State Comptroller Tom DiNapoli endorsed Long Beach City Manager Jack Schnirman Thursday in his election bid for Nassau County comptroller, citing the city’s financial recovery and his leadership after Hurricane Sandy.
“The residents of Nassau County deserve an independent county watchdog dedicated to safeguarding taxpayer dollars from waste, fraud, and abuse,” DiNapoli, a Democrat, said in a statement. “As Long Beach city manager, Jack Schnirman has proven himself a trustful manager of tax dollars. From improving the city’s finances to rebuilding from Superstorm Sandy, Jack is uniquely qualified to take on the task of county comptroller. I am proud to endorse Jack Schnirman for Nassau County comptroller and encourage Nassau County voters to support him on Election Day.”
Schnirman announced his run for comptroller in January, and received the nod from the Nassau County Democratic Committee and its chairman, Jay Jacobs. He said that he decided to “join the fight for reform” as a candidate for comptroller, in the wake of several corruption scandals involving Long Island elected officials.
“Tom has long served New York state with distinction, protecting taxpayers from waste, fraud, and abuse,” Schnirman said in a statement. “He's been the model of what a comptroller should be, and it's an absolute honor to have his support in our fight for fiscal reform in Nassau County.”
Schnirman, 39, is running on a ticket with County Legislator Laura Curran, who was also endorsed by county Democrats that month to run for county executive.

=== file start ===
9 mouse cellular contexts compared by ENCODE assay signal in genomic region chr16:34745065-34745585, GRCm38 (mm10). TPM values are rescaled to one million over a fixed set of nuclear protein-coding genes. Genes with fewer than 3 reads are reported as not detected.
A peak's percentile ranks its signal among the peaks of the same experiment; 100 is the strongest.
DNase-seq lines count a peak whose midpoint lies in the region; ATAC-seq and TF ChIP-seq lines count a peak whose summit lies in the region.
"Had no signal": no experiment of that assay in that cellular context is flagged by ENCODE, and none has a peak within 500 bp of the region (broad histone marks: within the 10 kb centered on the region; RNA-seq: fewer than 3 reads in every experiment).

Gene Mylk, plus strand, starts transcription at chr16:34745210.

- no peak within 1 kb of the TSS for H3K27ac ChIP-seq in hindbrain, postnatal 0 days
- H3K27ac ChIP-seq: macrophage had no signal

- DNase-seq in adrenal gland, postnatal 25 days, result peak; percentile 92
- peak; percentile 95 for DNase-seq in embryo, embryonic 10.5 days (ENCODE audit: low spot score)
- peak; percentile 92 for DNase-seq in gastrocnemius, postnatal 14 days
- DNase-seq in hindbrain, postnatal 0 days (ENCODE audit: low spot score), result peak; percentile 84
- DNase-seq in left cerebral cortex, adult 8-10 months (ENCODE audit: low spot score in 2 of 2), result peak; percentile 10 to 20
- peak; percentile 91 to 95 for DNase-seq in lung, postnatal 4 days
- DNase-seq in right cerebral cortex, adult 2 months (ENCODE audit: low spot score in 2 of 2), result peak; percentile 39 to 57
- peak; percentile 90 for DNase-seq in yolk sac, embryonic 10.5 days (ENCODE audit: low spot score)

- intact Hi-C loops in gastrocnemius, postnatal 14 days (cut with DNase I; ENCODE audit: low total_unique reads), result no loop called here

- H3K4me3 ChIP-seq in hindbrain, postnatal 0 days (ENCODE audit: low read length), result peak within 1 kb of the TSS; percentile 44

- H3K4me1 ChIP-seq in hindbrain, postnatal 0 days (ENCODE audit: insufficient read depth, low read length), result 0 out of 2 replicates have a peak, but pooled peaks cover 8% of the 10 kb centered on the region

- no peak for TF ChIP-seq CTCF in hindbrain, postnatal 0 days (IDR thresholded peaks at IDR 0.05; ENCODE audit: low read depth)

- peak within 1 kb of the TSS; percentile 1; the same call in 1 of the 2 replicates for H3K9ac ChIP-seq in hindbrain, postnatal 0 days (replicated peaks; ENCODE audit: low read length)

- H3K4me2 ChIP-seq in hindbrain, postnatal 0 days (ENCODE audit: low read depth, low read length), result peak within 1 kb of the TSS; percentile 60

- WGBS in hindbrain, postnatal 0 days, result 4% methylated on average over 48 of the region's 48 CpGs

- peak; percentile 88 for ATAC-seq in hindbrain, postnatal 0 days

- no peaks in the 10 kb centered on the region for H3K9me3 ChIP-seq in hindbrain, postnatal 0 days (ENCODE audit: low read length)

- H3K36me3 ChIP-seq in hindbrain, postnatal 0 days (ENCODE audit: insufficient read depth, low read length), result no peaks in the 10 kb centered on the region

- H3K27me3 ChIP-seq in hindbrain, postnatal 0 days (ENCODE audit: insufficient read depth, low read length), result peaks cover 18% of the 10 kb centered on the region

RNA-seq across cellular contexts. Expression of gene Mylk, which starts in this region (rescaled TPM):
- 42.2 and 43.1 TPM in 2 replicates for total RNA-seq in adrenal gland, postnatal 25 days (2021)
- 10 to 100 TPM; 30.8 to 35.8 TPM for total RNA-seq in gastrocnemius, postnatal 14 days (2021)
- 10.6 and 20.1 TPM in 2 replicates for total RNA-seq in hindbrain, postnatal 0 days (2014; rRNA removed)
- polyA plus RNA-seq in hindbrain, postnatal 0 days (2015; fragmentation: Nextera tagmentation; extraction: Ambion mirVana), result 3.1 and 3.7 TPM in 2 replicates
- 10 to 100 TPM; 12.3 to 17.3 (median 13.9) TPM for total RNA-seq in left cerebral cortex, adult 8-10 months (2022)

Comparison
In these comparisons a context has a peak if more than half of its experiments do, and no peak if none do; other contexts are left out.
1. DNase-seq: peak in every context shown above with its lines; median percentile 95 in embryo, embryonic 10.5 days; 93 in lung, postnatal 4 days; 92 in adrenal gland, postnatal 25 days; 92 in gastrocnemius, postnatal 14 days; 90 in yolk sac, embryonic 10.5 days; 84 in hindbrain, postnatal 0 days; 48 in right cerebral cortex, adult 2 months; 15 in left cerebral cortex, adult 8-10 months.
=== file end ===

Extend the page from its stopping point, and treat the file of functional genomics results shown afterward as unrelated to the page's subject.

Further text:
Schnirman, who has a degree in international relations from Tufts University and a master’s in public policy from Harvard University’s Kennedy School of Government, was appointed Long Beach’s city manager in December 2011, after the Democrats wrested control of City Hall from a Republican-led coalition. In his first year alone, he grappled with a staggering fiscal crisis and Sandy.
He previously served as Brookhaven’s deputy chief supervisor from 2006 to 2008, managing the town’s day-to-day operations under Supervisor Brian Foley in the state’s largest township.
DiNapoli’s announcement came two days after Schnirman floated a proposed $93.5 million budget for the 2017-18 fiscal year, which officials said is within the state’s 1.26 percent tax cap and touted as the administration’s sixth consecutive balanced budget, after Long Beach was on the brink of bankruptcy in 2012. It also follows a $24 million turnaround of the city’s rainy day fund after the administration inherited a $14.7 million deficit, as well as improved credit ratings from Moody’s Investors Service. Combined, the proposed budget would raise taxes and annual water and sewer fees by about $142 for the average homeowner.
DiNapoli’s office currently lists the city’s fiscal stress as “moderate,” which officials have described as a five-year improvement since the city was in dire financial straits and had a fiscal stress score of 95 percent.
If elected, Schnirman has said that he would serve the remainder of his two-year contract with the city, which the City Council voted to renew last year, through the end of this year. Last year marked Schnirman’s third contract with the city, which makes him the longest-tenured city manager in Long Beach since Ed Eaton, who served for 25 years. The latest contract agreement included Schnirman’s current annual salary of $173,871 and up to six months severance if he is terminated early.